[JURIST] A judge for the US District Court for the District of Alaska [official website] on Tuesday dismissed the petition of federal prosecutors, finding that British Petroleum (BP) [corporate website; JURIST news archive] was not negligent in a 2009 oil spill. Because the spill, which released 13,500 gallons of oil onto the North Slope of Alaska, was not a result of BP's negligence, BP did not violate the terms of its probation. BP's probation began as a result of a 2007 conviction [AP report] when the company was found negligent for spilling 200,000 gallons of oil on the North Slope in 2006. Prosecutors linked the two spills as evidence of BP's negligence by arguing that in both instances the pipes had frozen and BP ignored the signs of rupturing and leaking in order to cut costs. The pipe had been partially or fully frozen for at least six months before the expanding ice caused it to rupture [Alaska Dispatch report]. Judge Ralph Beistline dismissed this argument stating that the 2009 spill was a result of a unique alignment of circumstances and that BP adhered to accepted industry practices [WP report] and reasonably addressed the situation. Beistline also dismissed prosecutors' claim that the migration of the oil into US waters was a violation of the Clean Water Act [33 USC § 1251 et seq. text]. The decision is a victory for the oil company [Reuters report] struggling to recover its image after the Deepwater Horizon oil spill [BBC backgrounder; JURIST news archive].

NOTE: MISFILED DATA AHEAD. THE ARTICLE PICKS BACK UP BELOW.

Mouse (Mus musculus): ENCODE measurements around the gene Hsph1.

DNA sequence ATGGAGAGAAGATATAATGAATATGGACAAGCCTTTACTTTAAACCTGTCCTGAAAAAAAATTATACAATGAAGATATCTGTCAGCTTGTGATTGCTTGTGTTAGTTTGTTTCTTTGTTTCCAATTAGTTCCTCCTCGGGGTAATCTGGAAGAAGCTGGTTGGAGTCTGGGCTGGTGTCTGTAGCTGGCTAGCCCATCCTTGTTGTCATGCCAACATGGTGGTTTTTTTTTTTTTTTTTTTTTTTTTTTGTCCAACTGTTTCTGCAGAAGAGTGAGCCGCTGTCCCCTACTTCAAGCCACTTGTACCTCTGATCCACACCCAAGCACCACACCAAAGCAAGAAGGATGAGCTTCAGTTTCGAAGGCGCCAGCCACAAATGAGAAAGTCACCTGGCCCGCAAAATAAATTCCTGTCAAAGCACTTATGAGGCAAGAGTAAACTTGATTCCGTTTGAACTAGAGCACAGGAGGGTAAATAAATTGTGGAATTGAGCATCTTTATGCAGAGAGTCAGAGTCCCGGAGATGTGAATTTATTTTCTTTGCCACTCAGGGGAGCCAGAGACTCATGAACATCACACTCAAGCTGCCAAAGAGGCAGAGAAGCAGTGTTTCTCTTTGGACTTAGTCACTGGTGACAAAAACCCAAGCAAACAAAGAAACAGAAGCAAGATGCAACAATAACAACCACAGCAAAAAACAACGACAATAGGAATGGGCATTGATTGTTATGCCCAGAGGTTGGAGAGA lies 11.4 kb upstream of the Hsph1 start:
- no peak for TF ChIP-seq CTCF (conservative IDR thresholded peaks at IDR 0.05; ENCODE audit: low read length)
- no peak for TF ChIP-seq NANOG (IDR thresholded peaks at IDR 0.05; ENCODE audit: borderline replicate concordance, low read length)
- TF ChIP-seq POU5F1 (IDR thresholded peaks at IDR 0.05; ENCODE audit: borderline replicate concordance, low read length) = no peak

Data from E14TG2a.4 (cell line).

Calls for criminal and civil actions have been mounting against BP, as evidence of the oil giant's lack of proper compliance with regulations has come to light. In November, a judge for the US District Court for the Southern District of Mississippi remanded a lawsuit [JURIST report] by the Mississippi attorney general against the administrator of the BP $20 billion Deepwater Horizons reparations fund. In July, the US District Court for the Eastern District of Louisiana dismissed consolidated racketeering claims against BP [JURIST report] in connection with the spill brought under the Racketeer Influenced Corrupt Organizations Act (RICO) [18 USC § 1961 et seq. text]. Former Alabama Attorney General Troy King filed a lawsuit [JURIST report] in August 2010 against BP for damages to the state's coast and economy, claiming that the oil giant has failed in its efforts to accept responsibility for the oil spill. In July 2010, a class action lawsuit [JURIST report] was filed against the company in a Louisiana state court alleging that its negligent actions led to the spill and that BP was further negligent in its oversight of the cleanup effort, resulting in volunteers falling ill due to inadequate protective equipment. One month prior, US Attorney General Eric Holder announced that the DOJ would review whether any criminal or civil laws were violated [JURIST report] by BP.